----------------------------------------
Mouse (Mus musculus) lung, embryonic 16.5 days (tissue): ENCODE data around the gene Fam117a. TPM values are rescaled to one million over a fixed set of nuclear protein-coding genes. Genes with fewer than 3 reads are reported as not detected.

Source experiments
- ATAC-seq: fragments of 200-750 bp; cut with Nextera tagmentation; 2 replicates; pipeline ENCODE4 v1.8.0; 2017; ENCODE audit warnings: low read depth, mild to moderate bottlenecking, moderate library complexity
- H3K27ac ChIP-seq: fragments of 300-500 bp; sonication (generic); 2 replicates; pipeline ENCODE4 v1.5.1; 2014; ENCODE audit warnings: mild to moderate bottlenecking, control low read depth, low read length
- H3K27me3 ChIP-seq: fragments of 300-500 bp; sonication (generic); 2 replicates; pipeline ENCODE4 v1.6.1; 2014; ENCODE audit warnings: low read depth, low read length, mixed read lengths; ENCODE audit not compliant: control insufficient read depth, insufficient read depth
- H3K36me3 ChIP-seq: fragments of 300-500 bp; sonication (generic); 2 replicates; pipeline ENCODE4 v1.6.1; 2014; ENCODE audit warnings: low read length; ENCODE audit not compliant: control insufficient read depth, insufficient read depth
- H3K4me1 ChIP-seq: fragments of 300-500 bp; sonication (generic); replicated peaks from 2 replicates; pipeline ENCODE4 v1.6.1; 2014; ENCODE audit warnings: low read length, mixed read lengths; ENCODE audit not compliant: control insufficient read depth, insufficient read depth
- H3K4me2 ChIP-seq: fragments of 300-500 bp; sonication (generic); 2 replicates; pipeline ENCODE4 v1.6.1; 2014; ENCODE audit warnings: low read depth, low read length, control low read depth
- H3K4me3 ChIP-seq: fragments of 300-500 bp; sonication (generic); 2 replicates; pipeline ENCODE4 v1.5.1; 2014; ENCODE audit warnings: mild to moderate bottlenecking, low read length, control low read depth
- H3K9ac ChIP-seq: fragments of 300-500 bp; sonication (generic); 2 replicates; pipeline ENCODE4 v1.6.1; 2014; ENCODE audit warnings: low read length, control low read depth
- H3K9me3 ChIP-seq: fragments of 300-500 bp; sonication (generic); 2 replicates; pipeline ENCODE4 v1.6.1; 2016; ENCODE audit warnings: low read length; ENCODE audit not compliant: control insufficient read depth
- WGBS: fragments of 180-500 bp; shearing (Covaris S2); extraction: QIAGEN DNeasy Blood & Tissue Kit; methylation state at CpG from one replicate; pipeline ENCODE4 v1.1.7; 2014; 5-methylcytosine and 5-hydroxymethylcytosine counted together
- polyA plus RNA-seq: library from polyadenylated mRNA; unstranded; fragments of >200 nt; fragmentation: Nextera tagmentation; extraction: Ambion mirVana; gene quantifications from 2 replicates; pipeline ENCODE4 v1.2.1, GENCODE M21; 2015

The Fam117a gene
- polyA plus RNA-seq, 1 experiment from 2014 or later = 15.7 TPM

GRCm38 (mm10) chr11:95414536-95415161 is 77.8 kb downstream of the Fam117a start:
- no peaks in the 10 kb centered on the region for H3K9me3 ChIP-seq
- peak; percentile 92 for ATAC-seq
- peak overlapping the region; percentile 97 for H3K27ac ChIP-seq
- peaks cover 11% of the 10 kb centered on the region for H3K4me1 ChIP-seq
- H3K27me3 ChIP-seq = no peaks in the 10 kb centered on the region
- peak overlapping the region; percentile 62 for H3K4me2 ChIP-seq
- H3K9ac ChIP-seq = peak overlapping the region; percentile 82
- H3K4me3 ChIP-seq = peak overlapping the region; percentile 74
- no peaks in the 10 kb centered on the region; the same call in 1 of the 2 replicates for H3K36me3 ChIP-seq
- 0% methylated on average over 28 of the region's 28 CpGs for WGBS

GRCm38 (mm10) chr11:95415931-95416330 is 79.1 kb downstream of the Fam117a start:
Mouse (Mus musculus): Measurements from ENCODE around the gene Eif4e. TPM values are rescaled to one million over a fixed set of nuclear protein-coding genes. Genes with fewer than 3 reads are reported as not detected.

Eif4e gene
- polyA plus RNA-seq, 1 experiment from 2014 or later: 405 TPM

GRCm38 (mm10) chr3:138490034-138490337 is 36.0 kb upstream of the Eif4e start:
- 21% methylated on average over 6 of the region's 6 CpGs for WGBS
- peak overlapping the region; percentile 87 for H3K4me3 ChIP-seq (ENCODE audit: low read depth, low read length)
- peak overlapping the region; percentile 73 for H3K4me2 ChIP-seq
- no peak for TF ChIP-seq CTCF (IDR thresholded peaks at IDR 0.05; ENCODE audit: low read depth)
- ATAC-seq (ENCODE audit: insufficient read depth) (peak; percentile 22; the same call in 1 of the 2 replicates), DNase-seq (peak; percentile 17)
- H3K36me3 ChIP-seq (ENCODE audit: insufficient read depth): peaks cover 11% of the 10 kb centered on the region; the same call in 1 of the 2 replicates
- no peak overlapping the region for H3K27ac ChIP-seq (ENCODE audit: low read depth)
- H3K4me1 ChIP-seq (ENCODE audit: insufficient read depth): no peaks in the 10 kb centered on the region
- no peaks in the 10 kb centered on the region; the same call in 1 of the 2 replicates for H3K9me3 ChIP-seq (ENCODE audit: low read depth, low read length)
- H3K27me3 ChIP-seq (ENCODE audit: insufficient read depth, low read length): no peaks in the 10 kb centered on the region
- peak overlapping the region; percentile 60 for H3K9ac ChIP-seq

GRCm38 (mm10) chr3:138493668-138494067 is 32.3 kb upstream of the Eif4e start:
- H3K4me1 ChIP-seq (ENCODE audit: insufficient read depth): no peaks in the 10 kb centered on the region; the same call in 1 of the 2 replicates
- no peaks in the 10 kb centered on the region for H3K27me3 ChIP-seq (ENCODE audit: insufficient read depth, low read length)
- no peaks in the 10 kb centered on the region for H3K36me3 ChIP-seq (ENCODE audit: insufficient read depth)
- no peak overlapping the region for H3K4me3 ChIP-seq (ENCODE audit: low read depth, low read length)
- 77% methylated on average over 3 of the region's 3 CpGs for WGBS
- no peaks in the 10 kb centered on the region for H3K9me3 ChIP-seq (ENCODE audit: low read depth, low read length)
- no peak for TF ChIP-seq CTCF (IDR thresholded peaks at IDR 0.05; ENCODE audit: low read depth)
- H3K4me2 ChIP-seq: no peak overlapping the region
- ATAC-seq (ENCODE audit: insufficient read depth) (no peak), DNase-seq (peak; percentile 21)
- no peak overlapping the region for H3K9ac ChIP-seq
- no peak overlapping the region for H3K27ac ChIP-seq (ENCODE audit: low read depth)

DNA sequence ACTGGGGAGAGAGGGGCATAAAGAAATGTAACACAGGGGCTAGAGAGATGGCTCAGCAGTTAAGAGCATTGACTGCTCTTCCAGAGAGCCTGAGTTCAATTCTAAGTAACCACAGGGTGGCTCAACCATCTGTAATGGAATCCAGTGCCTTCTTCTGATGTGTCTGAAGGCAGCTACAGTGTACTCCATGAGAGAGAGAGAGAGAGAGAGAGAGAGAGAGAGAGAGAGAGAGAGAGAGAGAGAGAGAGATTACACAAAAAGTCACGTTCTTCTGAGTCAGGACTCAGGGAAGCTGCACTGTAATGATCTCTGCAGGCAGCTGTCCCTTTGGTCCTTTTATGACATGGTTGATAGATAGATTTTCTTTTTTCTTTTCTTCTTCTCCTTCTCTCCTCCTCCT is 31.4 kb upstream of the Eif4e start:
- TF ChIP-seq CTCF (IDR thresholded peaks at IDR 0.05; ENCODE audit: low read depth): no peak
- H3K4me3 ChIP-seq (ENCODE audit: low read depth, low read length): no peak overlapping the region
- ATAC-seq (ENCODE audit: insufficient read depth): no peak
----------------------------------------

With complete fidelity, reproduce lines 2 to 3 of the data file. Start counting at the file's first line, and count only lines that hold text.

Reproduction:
Source experiments
- ATAC-seq: fragments of 200-750 bp; cut with Nextera tagmentation; 2 replicates; pipeline ENCODE4 v1.8.0; 2017; ENCODE audit warnings: low read depth, mild to moderate bottlenecking, moderate library complexity